And let me leave no doubt here: Gannett has cut its papers to the bone.

Journalism first, journalists last

If ever I came close to experiencing a “Paul and the burning bush” epiphany, it was about six years ago when a Gannett-ordered layoff resulted in a half-dozen of our most respected and talented reporters getting laid off. This massacre included stalwart talents whom readers really loved.

A day or two later, two high-ranking Gannett news executives came to talk to the newsroom, including one who had been the top editor of the Arizona Republic, a top-flight newspaper by any standard. They were somber and respectful in talking to us, recognizing how wounded we were.

But then they talked about how when Gannett’s newspaper side split from the broadcast side of the company, which later became Tegna, in 2015, Gannett had to decide just what kind of company it wanted to be.

Would it be a marketing platform primarily for ad sales? A click-baity infotainment site?

“We decided we wanted to be a journalism company,” the former editor said.

I almost threw up in my mouth. I wondered how a man clearly dedicated to journalism could make such a profoundly ironic and hypocritical comment. For once in my life, I bit my tongue (I’d been chastised for some impertinent remarks to our publisher a few days before. Long story … but I swear I did not throw a newspaper at him).

But I wanted to say — no, I wanted to scream — “How in the hell can you claim to be a journalism company first and foremost when you just cut six of our best journalists?”

That kind of corporate encounter, my friends, removes a sizable chunk of your soul.

I knew right then Gannett was in deep, deep trouble. It’s only gotten worse since the company merged with GateHouse Media Inc., another newspaper chain heavily fastened to legacy newspapers, in 2019.

As reported in Poynter and carried on the Asheville Watchdog site, Gannett now is beholden to a hedge fund for $1.34 billion in loans. Gannett lost $54 million in the second quarter and another $54 million in the third, as it announced Thursday.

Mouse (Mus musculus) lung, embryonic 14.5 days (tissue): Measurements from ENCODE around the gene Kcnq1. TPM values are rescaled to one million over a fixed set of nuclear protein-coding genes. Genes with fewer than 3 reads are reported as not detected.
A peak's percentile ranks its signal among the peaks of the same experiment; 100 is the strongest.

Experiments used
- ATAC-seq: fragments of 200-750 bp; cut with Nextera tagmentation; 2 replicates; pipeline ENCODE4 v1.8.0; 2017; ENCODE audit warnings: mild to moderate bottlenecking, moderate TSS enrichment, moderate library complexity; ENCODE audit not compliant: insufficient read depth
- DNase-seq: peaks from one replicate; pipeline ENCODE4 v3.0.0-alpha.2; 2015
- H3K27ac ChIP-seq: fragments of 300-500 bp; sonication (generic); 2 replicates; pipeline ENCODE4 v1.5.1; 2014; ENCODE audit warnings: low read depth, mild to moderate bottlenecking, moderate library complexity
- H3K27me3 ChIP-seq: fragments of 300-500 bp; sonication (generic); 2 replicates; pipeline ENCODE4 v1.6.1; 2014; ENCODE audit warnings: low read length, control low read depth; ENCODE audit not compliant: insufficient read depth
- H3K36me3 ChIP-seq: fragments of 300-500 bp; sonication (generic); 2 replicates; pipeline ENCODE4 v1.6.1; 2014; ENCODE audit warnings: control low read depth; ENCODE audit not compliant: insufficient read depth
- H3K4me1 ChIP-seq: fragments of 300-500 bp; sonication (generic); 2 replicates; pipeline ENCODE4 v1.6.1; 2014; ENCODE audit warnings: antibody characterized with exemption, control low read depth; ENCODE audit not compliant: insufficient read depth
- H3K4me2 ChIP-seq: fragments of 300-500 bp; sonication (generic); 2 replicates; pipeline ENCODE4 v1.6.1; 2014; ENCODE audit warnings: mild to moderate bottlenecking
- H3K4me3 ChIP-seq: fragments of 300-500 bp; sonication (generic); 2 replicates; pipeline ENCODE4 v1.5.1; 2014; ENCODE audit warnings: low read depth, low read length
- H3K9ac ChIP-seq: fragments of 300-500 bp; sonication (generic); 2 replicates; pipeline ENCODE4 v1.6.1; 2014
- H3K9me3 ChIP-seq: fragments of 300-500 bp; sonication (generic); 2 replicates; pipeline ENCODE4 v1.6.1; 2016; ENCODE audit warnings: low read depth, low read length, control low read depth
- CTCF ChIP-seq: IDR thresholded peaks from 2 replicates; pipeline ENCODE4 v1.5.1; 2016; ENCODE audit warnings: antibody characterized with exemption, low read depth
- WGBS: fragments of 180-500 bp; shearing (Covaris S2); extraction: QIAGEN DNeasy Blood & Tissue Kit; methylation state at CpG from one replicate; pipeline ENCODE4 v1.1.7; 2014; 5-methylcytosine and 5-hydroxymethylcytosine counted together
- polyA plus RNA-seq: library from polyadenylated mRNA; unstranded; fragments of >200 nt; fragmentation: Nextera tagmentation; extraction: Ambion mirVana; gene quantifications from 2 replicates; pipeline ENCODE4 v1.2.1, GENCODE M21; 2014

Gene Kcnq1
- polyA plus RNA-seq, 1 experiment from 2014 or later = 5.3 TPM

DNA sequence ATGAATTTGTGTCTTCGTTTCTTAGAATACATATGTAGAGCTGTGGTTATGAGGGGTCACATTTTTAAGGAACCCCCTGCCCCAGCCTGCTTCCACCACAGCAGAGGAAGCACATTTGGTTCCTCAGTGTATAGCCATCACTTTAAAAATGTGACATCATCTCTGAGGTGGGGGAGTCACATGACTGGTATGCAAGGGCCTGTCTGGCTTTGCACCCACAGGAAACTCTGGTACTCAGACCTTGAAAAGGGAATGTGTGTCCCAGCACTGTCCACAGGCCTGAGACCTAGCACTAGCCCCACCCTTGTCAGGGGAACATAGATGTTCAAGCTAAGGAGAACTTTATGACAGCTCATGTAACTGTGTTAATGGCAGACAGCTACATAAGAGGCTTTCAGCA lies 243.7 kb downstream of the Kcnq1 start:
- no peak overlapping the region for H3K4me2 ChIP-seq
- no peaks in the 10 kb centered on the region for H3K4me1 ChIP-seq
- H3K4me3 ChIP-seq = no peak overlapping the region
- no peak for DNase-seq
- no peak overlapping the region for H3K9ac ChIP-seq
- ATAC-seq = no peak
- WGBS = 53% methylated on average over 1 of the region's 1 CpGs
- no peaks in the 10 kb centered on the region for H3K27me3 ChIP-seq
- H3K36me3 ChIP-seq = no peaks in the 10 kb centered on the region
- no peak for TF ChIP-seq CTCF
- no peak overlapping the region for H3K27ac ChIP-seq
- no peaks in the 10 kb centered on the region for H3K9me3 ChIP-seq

I commend them for consistency.

As a publicly traded company, Gannett must first and foremost make a profit to distribute among shareholders. That’s the way corporations work.

Okay, honestly, Gannett probably first and foremost has to make its loan payments. What do you think will happen if the company continues to lose money and misses payments on a hedge fund loan?

You know the answer already: more cuts.

I might sound a little angry, and I am. Gannett has devastated local news coverage in just about every city it operates.

Talk to people in those cities, and ours, and you hear a similar refrain: “Our paper is just a shell of what it used to be. There’s just not much in it anymore. If it weren’t for the obituaries and comics, I wouldn’t subscribe.”

I will say this: The Citizen-Times has continued to put out a solid newspaper, despite all the cuts. I respect my former coworkers, and I will not be one of the chorus members publicly berating them. They do some great work.

But they’re hamstrung. The corporate overlords set the parameters of how they can operate, and that’s translated to giving readers less and less every year.

More cuts are coming at Gannett

Gannett’s CEO expects more cuts next year before the company miraculously turns the corner in 2024 (hard to believe, at best). And did I mention the CEO, Mike Reed, made $7.7 million in 2021?